Second, if the pre-tax returns do not rise to offset the tax on non-resident investors, the foreign tax penalises New Zealand by reducing the overall returns to New Zealand from offshore investment. But there is nothing New Zealand can do to avoid that penalty. Lowering the tax rate applied to foreign-sourced income merely shifts the burden onto other New Zealanders.

2.8 The role of tax treaties and tax administration considerations

There are considerations arising for the tax administration and in the negotiation of double taxation agreements with other competent authorities that must be considered in any tax policy developments. We must consider how other jurisdictions will view our actions.

As explained earlier in this document, New Zealand taxes residents on their worldwide income, and, since the early 1960’s, has allowed a credit both unilaterally and in terms of tax treaties for foreign income tax paid on any foreign income derived by a resident. The tax credit is limited to the amount of the New Zealand tax that would otherwise be payable. The effect is the resident pays the higher of the two countries’ rates.

Under the twenty four tax treaties we have with foreign countries our residents receive certain benefits. The major benefit that they receive is certainty of tax treatment in the foreign country, i.e., the treatment guaranteed by treaties which follow international norms. More specifically, they commonly receive the following benefits:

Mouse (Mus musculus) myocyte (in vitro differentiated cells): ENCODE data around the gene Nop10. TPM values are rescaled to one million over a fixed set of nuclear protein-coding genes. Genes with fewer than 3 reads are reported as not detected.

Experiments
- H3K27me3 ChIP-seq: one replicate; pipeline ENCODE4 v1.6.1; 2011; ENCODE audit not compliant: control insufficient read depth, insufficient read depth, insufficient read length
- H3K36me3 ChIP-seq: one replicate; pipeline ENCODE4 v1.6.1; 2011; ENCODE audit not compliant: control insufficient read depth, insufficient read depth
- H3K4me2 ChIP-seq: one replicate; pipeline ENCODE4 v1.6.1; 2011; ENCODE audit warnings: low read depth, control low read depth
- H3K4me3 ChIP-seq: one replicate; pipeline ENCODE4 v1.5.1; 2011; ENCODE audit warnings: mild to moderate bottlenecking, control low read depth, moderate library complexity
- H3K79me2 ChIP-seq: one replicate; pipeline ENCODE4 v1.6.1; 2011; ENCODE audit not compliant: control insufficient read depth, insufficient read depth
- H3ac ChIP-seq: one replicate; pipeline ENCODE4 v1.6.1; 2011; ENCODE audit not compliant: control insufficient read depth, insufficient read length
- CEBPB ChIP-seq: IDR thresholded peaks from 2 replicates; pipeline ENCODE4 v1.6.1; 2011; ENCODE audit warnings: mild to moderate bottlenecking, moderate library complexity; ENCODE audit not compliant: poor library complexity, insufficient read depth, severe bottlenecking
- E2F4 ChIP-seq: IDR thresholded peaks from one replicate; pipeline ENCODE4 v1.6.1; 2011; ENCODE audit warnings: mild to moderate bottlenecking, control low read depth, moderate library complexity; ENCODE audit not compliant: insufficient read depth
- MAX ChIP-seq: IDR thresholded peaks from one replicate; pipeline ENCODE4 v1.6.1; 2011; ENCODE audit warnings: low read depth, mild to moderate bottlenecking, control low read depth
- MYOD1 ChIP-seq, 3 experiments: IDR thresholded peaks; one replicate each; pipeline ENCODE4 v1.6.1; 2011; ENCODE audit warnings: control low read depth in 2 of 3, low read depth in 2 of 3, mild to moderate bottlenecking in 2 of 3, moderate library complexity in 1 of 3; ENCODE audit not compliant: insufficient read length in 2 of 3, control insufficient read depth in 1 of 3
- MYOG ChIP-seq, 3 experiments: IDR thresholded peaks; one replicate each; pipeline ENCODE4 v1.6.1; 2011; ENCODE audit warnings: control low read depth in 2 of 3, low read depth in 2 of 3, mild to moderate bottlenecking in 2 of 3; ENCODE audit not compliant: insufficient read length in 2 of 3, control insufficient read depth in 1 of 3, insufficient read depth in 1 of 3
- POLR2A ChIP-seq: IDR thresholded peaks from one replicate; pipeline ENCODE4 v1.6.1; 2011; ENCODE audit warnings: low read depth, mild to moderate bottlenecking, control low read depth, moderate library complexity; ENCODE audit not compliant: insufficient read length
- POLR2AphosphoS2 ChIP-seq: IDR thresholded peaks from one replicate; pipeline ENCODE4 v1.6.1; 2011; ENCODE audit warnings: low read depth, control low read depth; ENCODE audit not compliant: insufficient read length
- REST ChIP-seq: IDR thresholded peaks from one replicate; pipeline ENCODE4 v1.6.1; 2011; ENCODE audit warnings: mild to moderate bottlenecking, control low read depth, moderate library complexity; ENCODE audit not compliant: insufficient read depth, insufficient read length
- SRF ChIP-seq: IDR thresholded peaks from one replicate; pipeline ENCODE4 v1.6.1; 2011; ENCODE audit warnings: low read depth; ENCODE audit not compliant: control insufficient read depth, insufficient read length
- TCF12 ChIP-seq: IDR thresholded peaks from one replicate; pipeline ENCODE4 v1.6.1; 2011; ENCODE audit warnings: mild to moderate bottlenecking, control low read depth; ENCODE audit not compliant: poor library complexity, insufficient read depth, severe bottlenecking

• exemption of foreign tax on foreign profits not attributable to a branch in the foreign country.
  • reduced or nil rates on investment income earned in the foreign country.
  • a guarantee of tax credits in New Zealand for any foreign tax paid in accordance with the treaty.
  • procedures for corresponding adjustments in one country when transfer pricing adjustments are made in the other In other words, if one country increases the returned profit of one affiliate, the other country may reduce the profits of the other affiliate).
  • mutual agreement procedures between the tax authorities to deal with other cases of difficulties which might arise an render the taxpayer liable to double taxation. Examples are the clashing of residence rules and the clashing of source rules (For example, both countries may under their domestic tax laws treat a taxpayer as a resident and seek to tax that taxpayer on their worldwide income.).
  • some protection against changes in legislation in the foreign country (where such legislation is contrary to the provisions of the treaty, the treaty normally prevails).